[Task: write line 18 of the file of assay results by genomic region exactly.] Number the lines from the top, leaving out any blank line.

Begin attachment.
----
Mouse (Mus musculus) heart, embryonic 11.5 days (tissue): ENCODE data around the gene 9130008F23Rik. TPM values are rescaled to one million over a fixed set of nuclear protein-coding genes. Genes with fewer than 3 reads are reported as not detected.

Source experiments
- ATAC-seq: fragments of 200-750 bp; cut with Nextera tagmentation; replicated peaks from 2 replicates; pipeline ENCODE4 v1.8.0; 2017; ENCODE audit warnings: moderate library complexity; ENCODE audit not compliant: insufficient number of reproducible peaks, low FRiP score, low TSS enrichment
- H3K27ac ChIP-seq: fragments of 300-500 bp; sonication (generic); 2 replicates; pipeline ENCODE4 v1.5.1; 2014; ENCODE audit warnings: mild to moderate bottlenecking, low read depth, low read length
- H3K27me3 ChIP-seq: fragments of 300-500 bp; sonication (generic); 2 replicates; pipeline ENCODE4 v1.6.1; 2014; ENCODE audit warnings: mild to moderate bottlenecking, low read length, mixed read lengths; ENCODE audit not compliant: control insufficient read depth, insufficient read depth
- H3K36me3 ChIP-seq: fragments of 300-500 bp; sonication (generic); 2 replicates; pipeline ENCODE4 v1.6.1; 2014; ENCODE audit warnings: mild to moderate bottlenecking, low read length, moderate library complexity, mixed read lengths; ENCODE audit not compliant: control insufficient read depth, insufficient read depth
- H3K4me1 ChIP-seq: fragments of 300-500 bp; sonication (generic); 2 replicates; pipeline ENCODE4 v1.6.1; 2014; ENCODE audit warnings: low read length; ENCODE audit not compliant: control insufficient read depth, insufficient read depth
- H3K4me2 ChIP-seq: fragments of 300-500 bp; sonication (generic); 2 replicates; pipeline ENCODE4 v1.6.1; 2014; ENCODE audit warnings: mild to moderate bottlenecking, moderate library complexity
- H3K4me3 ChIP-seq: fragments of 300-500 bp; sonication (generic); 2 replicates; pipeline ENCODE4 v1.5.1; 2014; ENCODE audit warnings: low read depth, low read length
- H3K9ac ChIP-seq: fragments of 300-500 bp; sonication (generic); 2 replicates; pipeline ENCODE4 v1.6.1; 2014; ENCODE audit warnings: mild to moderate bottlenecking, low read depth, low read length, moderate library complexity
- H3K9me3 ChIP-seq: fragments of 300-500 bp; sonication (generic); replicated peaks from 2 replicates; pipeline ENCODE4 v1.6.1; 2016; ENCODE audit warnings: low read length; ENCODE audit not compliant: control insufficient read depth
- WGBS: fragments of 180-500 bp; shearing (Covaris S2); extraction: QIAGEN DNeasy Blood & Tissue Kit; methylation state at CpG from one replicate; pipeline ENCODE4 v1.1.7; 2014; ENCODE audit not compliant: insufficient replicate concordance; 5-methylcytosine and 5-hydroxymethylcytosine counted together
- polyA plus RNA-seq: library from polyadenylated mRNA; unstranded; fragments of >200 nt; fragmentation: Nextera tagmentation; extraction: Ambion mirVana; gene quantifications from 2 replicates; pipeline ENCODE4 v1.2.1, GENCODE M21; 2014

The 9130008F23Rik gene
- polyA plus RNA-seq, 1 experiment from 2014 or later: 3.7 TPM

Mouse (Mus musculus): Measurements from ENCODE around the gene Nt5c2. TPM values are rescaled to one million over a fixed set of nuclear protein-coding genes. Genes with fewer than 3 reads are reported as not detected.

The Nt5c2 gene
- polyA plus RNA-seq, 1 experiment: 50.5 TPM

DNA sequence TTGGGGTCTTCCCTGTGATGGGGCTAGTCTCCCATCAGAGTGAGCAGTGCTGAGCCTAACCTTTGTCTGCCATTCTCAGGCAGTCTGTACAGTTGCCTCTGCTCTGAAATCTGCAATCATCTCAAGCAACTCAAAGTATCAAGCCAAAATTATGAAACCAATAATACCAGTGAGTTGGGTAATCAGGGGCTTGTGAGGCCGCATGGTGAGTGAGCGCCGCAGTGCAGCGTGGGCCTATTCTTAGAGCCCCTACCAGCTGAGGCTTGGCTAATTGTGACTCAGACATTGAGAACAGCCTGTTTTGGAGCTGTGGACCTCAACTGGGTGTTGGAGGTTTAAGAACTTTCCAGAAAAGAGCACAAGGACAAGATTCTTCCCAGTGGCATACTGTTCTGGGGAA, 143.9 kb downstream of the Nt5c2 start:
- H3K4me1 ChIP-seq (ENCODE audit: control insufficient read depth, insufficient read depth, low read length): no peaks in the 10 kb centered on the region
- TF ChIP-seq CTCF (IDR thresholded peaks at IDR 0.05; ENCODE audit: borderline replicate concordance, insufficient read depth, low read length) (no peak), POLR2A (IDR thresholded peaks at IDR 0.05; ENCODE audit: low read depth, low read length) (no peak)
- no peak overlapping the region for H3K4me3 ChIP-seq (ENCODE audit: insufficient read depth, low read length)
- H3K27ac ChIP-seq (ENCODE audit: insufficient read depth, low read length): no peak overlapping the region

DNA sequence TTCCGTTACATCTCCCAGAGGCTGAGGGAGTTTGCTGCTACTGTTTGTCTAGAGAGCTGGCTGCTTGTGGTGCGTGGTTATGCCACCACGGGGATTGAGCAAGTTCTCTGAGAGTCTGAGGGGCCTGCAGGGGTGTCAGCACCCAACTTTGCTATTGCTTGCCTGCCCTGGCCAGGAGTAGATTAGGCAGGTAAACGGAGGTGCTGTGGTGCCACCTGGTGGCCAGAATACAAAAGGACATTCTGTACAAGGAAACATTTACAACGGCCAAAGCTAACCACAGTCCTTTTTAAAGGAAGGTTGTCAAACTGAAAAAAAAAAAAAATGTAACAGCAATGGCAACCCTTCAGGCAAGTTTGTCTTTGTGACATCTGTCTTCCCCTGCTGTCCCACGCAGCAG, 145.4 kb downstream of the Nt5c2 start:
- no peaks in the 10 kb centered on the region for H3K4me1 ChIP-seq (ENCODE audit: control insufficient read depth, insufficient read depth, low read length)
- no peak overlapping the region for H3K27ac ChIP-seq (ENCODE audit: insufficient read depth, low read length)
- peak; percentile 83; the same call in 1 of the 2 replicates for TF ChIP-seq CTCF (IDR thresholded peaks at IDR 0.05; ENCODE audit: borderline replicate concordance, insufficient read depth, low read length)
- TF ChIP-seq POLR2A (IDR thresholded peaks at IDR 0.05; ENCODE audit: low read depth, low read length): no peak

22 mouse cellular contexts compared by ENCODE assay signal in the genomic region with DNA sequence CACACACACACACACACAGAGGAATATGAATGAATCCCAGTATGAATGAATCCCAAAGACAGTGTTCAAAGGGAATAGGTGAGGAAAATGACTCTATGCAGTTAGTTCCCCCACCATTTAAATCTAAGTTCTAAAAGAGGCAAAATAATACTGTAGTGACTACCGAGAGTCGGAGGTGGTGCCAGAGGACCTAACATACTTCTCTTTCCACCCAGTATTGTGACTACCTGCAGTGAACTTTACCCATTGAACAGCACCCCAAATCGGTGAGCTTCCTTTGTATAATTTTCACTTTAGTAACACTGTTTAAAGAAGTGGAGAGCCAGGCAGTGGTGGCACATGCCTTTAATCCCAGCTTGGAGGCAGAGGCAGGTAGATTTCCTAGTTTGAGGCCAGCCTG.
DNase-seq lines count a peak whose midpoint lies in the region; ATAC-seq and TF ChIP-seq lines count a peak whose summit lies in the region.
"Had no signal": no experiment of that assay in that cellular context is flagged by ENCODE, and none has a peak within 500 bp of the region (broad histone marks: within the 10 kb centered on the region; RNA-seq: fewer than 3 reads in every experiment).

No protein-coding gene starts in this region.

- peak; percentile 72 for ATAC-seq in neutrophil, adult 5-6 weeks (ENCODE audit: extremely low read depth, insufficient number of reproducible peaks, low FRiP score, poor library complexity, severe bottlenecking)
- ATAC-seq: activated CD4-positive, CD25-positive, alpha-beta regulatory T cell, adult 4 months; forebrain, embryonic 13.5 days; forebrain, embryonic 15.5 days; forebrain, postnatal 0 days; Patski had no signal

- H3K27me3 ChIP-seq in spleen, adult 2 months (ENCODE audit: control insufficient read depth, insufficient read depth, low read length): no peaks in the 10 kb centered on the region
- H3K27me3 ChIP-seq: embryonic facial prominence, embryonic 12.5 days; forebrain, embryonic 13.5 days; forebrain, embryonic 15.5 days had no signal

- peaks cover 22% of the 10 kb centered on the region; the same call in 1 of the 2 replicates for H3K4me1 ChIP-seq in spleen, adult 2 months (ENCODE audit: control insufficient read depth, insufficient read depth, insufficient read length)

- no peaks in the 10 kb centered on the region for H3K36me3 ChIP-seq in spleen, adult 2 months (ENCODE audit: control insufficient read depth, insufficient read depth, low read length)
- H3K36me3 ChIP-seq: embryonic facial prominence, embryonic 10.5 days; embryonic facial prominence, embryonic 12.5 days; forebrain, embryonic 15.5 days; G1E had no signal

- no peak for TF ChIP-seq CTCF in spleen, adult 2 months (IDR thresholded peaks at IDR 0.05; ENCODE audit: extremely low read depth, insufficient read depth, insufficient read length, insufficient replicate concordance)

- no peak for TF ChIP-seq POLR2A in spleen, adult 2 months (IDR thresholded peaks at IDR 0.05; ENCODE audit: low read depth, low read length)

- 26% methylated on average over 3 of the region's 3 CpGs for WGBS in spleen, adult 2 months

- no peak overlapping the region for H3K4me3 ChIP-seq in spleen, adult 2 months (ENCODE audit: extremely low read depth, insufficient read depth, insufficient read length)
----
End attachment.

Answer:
- polyA plus RNA-seq, 1 experiment: 50.5 TPM